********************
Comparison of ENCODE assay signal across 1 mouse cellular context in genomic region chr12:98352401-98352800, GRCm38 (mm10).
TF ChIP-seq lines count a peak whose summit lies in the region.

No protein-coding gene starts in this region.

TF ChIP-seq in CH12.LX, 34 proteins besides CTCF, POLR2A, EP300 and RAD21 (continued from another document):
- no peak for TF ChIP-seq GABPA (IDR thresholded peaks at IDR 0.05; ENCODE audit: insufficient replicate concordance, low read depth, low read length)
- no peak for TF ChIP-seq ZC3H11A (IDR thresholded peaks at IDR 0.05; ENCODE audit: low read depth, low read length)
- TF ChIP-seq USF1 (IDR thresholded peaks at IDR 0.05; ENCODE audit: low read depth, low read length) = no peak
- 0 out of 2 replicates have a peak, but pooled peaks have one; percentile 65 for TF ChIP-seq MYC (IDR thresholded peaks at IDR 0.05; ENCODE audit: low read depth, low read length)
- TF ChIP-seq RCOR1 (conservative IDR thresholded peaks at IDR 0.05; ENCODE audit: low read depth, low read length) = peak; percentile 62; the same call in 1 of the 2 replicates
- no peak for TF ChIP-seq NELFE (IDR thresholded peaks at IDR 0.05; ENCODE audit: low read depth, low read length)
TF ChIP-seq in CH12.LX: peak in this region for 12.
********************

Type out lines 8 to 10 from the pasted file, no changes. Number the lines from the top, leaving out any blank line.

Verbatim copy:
- 0 out of 2 replicates have a peak, but pooled peaks have one; percentile 65 for TF ChIP-seq MYC (IDR thresholded peaks at IDR 0.05; ENCODE audit: low read depth, low read length)
- TF ChIP-seq RCOR1 (conservative IDR thresholded peaks at IDR 0.05; ENCODE audit: low read depth, low read length) = peak; percentile 62; the same call in 1 of the 2 replicates
- no peak for TF ChIP-seq NELFE (IDR thresholded peaks at IDR 0.05; ENCODE audit: low read depth, low read length)